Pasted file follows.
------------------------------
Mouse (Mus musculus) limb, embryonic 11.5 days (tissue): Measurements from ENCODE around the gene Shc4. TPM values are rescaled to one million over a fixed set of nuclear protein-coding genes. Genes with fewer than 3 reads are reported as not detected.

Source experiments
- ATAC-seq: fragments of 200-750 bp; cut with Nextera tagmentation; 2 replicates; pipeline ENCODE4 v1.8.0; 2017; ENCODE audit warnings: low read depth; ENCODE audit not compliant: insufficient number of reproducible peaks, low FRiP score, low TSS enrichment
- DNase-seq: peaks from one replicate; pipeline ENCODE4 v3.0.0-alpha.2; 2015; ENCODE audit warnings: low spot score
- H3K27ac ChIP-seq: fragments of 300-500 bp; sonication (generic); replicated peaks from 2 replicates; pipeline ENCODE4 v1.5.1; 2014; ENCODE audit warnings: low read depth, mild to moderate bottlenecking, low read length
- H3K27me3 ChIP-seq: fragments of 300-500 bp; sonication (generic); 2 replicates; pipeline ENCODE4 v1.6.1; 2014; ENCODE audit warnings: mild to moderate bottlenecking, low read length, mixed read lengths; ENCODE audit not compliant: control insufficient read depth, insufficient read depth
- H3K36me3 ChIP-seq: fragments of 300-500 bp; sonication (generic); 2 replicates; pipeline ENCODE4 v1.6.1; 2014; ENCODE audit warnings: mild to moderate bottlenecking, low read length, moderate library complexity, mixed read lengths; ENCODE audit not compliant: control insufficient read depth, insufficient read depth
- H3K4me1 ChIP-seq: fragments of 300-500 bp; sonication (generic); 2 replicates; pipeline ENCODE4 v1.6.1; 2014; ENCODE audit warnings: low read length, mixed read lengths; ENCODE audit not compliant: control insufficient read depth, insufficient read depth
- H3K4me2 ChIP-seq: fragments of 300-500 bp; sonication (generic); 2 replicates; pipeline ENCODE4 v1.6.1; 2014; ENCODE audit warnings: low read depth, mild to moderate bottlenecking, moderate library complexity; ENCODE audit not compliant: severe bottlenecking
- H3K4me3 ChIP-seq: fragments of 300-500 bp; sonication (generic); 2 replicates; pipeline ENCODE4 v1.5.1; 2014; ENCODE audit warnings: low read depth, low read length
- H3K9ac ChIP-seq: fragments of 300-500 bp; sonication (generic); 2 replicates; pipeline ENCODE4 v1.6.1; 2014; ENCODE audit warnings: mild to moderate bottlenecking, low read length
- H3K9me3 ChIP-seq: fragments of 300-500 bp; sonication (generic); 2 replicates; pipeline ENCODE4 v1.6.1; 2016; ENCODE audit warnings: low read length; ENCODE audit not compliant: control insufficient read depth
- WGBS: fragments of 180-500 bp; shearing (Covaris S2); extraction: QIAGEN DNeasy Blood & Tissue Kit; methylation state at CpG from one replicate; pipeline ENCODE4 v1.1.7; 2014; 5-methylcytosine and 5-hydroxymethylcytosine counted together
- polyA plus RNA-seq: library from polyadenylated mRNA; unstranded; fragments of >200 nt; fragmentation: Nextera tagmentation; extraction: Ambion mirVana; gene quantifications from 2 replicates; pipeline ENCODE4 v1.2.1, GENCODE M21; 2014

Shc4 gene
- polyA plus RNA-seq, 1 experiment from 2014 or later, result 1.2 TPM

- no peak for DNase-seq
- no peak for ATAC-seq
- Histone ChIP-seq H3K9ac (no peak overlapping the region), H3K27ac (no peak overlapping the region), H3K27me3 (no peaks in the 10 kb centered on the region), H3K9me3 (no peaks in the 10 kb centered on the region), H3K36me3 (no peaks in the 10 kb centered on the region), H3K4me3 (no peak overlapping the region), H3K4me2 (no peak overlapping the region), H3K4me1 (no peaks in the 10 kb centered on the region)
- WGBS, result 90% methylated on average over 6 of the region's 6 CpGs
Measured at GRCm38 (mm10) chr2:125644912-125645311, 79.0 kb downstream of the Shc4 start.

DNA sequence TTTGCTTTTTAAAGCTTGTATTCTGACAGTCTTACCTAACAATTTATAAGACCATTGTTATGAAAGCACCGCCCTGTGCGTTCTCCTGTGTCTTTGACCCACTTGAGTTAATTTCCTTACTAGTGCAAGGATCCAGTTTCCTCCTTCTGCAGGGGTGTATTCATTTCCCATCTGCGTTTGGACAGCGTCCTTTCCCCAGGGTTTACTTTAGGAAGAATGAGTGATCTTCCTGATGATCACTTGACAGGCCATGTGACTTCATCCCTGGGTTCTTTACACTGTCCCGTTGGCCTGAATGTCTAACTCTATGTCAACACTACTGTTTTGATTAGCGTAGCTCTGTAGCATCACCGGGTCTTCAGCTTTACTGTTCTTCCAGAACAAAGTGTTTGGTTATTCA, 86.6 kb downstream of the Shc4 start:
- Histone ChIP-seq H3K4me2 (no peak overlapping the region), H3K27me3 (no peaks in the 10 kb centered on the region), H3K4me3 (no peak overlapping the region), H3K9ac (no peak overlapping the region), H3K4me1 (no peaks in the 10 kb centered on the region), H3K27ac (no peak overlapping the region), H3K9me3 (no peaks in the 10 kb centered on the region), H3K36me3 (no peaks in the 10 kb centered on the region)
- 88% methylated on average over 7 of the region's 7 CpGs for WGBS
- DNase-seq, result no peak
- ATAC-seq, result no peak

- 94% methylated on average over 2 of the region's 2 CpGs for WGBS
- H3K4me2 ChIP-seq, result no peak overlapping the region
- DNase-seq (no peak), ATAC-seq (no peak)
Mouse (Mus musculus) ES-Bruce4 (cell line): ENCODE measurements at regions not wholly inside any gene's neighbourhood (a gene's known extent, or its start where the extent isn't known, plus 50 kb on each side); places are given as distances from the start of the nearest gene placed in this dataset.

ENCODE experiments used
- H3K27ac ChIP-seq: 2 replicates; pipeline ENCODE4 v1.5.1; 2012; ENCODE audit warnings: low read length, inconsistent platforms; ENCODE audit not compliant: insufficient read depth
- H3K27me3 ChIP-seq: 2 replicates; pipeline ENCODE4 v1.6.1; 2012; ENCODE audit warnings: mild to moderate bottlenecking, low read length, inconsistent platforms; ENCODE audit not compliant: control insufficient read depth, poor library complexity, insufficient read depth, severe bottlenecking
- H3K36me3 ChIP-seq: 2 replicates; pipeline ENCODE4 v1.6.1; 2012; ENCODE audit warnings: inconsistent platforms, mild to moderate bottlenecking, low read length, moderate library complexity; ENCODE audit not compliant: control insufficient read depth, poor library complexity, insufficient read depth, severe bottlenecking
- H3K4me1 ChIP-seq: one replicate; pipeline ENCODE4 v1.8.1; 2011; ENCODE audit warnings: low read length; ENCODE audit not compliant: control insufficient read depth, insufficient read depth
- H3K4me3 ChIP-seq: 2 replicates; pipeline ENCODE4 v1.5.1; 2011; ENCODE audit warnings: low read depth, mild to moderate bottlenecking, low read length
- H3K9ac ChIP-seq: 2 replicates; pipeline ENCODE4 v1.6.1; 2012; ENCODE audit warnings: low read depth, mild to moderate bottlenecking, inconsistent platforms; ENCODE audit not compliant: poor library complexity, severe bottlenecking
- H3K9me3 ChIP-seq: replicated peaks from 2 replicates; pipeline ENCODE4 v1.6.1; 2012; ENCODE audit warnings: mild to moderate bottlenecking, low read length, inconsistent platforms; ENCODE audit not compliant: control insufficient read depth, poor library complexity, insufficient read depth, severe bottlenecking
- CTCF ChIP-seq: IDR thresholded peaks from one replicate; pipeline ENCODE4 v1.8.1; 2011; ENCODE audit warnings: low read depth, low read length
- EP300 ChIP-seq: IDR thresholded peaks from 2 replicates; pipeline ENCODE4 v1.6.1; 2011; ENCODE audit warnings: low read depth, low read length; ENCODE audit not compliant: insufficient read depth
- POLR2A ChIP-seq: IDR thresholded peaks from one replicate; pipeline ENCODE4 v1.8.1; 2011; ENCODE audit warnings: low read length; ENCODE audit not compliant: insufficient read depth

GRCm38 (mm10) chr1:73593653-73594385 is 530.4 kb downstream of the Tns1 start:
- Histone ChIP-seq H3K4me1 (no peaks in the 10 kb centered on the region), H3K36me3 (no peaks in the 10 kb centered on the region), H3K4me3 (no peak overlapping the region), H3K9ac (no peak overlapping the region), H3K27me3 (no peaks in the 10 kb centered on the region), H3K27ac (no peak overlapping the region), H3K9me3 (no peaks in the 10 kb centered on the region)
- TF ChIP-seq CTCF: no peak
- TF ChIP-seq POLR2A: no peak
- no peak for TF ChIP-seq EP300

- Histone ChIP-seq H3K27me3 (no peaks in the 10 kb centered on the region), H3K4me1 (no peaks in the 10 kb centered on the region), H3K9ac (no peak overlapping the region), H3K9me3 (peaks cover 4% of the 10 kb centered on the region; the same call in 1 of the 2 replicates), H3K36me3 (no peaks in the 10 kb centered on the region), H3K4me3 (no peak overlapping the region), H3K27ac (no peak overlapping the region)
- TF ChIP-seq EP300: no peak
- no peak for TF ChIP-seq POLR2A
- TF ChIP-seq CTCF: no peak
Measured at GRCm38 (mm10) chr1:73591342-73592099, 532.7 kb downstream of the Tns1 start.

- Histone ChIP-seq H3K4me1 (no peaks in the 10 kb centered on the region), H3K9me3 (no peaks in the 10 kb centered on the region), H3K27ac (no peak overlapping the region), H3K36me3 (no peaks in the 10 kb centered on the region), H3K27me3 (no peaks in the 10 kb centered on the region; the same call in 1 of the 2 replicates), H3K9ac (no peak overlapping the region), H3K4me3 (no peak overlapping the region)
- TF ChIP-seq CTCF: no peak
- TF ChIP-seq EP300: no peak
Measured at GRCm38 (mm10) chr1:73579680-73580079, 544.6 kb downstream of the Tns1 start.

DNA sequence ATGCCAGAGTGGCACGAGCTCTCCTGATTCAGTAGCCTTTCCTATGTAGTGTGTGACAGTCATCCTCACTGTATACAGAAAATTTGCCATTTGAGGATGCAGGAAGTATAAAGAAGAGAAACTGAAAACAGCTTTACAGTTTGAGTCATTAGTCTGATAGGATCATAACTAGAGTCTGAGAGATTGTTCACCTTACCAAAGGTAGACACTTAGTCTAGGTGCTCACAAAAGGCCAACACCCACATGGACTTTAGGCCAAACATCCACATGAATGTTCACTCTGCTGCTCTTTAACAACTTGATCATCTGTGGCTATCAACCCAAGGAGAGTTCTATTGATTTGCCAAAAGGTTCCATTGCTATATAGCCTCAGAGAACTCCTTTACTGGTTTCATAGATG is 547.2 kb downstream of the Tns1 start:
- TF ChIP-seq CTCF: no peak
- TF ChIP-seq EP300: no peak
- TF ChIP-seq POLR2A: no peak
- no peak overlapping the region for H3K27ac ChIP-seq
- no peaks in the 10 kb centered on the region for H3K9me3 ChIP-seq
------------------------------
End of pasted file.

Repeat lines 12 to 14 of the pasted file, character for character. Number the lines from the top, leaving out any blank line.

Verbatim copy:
- H3K9me3 ChIP-seq: fragments of 300-500 bp; sonication (generic); 2 replicates; pipeline ENCODE4 v1.6.1; 2016; ENCODE audit warnings: low read length; ENCODE audit not compliant: control insufficient read depth
- WGBS: fragments of 180-500 bp; shearing (Covaris S2); extraction: QIAGEN DNeasy Blood & Tissue Kit; methylation state at CpG from one replicate; pipeline ENCODE4 v1.1.7; 2014; 5-methylcytosine and 5-hydroxymethylcytosine counted together
- polyA plus RNA-seq: library from polyadenylated mRNA; unstranded; fragments of >200 nt; fragmentation: Nextera tagmentation; extraction: Ambion mirVana; gene quantifications from 2 replicates; pipeline ENCODE4 v1.2.1, GENCODE M21; 2014